Restaurants get the cold shoulder

A NUMBER OF FISH HOUSES and recreational vehicles could be found in the parking lot of Bitton’s Roadhouse in Garvin on Saturday, as patrons were not allowed to dine inside. Photos / Per Peterson

Establishments allowed to serve customers outdoors, but nothing more

By Per Peterson

Bitton’s Roadhouse proprietor Sissa Bitton isn’t happy about Gov. Tim Walz’s move last week to keep bars and restaurants closed to inside dining. Photo / Per Peterson

Bitton’s Roadhouse owner Sissa Bitton didn’t mince words last Wednesday night when talking about Gov. Tim Walz’s announcement last Wednesday that restaurants can welcome customers to their establishments, as long as it’s outside.

“I think opening for outside dining was about the stupidest thing he could’ve done,” said a frustrated Bitton. “If he would’ve given us that option three weeks ago when it was 40-50 degrees during Thanksgiving it would’ve been decent. But now, there’s nothing we can do. We don’t have the money to buy heaters … “

Count Diane Fiegen, owner of The Caboose in Tracy, as another local restaurant owner who can’t wrap her brain around the idea of outdoor dining during a Minnesota winter.

“This opening the patios to 50% is an asinine idea,” Fiegen said. “I don’t know any other way to explain it. Seriously? With 20-degree weather, people are really gonna go out there and eat hot food and sit in a cold chair? Really? I’m an optimist, that’s why I’m still here. I’m hoping we can open up and see something positive out of this.”

The pause on indoor dining across the state went into effect on Nov. 20 as part of a four-week dial-back plan that was supposed to expire Dec. 18. While extending the pause on indoor dining, Walz said bars and restaurants can have outdoor dining with 50% capacity or up to 100 people. That decision only bolstered a movement in Minnesota that includes restaurants that have chosen to defy the governor’s orders and open. ReOpen Minnesota includes mostly restaurants, but also on the list are bowling alleys, hotel water parks and gym/fitness centers (which are allowed to open at 50% capacity — up to 100 people at a time — as long as patrons wear masks and comply with a 12-foot social distancing rule).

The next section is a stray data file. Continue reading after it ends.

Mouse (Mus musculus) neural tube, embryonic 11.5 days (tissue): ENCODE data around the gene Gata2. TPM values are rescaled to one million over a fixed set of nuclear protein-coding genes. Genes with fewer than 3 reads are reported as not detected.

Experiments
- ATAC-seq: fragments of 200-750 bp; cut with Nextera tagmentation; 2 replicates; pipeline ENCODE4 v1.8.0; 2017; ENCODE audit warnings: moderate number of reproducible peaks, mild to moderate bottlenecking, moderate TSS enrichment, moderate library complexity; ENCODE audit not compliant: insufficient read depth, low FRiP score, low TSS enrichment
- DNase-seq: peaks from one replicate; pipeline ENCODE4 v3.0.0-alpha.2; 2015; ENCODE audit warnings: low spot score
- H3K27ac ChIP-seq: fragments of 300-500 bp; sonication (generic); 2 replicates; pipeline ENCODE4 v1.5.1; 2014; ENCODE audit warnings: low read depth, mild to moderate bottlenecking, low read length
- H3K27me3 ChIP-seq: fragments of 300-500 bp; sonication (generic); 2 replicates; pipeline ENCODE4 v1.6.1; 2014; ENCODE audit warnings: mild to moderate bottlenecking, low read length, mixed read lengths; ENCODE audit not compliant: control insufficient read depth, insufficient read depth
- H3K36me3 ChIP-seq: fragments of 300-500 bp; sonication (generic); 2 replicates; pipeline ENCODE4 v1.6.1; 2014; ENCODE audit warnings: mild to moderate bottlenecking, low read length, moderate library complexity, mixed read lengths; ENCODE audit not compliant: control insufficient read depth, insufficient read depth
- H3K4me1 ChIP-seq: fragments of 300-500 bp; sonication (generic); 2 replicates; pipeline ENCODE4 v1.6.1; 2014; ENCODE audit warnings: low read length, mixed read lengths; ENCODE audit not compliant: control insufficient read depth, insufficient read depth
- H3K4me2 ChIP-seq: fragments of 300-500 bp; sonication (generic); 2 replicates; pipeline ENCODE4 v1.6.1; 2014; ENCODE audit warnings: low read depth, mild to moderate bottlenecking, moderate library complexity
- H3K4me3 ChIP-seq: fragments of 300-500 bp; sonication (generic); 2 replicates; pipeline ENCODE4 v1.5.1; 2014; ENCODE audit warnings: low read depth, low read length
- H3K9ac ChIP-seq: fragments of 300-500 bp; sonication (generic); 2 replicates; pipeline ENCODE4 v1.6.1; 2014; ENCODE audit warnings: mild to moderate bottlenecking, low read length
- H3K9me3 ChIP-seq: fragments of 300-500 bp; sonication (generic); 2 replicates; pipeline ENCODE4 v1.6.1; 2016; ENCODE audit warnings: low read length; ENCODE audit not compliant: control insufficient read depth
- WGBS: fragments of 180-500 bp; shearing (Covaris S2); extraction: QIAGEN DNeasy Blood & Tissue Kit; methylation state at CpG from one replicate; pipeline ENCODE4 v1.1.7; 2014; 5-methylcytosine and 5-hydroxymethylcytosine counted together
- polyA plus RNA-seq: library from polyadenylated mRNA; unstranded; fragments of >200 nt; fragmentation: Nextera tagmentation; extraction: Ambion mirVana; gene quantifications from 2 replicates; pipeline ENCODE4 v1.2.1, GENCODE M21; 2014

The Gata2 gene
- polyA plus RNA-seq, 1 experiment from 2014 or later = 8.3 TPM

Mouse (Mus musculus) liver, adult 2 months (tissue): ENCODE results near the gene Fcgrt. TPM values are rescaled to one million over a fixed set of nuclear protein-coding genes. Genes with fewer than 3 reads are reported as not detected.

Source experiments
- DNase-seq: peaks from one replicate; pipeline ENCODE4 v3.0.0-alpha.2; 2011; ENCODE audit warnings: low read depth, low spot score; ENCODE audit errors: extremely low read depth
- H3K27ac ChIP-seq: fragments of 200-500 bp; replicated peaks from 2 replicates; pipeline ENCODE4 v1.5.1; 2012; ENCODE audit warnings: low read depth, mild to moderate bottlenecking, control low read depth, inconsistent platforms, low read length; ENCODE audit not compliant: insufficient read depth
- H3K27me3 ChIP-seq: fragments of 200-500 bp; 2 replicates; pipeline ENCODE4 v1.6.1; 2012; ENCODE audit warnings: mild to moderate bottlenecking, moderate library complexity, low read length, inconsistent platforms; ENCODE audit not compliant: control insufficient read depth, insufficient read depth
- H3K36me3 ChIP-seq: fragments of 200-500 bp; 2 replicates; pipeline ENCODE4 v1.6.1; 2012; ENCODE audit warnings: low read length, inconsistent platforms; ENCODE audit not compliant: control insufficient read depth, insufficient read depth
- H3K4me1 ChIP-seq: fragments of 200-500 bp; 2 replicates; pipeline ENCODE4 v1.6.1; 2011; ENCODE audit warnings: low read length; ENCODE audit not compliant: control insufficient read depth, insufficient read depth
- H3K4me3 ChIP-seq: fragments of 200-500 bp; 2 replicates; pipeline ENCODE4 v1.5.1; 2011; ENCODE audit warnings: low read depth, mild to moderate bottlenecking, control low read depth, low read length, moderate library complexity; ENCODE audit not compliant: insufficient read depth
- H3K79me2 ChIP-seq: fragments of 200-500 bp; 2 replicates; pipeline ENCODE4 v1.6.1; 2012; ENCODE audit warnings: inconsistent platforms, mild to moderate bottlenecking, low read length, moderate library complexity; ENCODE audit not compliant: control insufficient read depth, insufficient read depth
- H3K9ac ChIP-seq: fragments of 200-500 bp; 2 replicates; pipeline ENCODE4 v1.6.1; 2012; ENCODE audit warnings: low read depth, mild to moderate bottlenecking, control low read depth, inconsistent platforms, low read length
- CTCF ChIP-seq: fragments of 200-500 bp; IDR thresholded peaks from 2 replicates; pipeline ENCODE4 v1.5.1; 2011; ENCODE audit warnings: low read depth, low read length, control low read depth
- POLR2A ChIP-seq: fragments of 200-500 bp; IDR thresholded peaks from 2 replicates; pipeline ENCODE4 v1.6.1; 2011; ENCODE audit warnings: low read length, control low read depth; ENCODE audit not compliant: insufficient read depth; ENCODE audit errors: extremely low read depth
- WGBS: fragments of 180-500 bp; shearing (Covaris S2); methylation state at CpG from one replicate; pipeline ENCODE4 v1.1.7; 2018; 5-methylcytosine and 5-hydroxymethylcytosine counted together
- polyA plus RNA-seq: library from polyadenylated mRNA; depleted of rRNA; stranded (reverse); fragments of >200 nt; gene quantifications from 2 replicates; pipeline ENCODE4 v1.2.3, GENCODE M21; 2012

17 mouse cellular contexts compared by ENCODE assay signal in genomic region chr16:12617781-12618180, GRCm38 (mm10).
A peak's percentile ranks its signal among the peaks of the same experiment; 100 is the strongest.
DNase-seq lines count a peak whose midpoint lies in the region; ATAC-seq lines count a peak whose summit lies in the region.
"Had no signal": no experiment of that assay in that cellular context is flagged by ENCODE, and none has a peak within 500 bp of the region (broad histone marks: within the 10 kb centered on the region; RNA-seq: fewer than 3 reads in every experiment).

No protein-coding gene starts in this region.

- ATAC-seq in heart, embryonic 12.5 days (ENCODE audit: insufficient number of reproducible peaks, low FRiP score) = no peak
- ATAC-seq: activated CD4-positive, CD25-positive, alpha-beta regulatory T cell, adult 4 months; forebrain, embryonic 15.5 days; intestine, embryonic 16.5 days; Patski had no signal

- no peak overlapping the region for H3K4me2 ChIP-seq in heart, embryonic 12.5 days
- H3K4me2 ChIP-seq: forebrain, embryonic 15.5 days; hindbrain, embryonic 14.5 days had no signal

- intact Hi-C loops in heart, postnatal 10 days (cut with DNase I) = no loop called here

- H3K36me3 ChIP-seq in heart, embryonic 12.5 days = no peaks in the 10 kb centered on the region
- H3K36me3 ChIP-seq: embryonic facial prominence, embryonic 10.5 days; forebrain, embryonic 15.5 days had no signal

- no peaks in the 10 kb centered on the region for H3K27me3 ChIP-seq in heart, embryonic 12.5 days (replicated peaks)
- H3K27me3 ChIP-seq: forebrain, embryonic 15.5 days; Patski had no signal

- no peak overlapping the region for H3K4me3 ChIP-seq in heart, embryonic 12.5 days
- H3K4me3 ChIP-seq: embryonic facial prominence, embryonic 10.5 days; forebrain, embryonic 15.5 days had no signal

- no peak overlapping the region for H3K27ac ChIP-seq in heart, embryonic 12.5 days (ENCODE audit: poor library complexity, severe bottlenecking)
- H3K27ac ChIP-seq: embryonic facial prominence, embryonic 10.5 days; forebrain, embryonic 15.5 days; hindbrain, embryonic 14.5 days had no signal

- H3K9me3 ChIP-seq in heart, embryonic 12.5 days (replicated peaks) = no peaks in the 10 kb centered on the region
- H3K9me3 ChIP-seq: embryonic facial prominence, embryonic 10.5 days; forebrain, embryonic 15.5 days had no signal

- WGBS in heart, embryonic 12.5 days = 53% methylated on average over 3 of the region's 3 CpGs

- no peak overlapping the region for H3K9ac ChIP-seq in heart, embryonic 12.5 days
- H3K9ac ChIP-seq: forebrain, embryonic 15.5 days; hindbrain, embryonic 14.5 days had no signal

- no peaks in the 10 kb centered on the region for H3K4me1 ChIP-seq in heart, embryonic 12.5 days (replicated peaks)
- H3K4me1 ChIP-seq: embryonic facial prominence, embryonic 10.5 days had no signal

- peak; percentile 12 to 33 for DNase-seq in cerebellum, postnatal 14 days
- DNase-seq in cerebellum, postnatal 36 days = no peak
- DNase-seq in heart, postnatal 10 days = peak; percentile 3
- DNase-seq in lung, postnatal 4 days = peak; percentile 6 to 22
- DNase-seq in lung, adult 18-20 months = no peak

Bitton said she will not join that list, even though she doesn’t agree whatsoever with the governor’s latest decision concerning bars and restaurants.

“We’re not willing to open up against his orders — whether we agree or disagree — because we respect what is trying to be done,” said Bitton. “But it’s killing us. A lot of these places aren’t going to be able to survive with just carry-out.”

Bitton said winter weather isn’t at all compatible with the direction the State is taking.

“Even though people are super-supportive, it’s winter,” she said. “It’s cold, it’s bad roads. So if he doesn’t do something soon to allow some indoor dining, I don’t see how a lot of places are going to be able to pull through. But we do appreciate every bit of business that people are giving us.”

The governor’s move to allow only outdoor dining is another in a long line of blows to the restaurant industry. Walz forced the closure of bars and restaurants in March as part of his “stay at home” order. This time around, it’s even more difficult to swallow.

“This one is probably 25% worse than the first one,” Bitton said. “It’s not as new, people are sick of it. And it’s cold. It’s just cold. Really good food, you appreciate it, you sit in a restaurant, it’s the ambiance — if you bring it home in plastic, it’s just not the same, even though people are doing it and we appreciate it. People are sick of it.”

Like Bitton, Fiegen has seen a drop in carry-out business compared to March.

“People don’t have the money to spend — it’s Christmas,” she said. “We have nights with one or two orders, that’s not gonna keep our doors open. And we don’t know what’s gonna happen in January.”

See this week’s Headlight Herald for more on this article.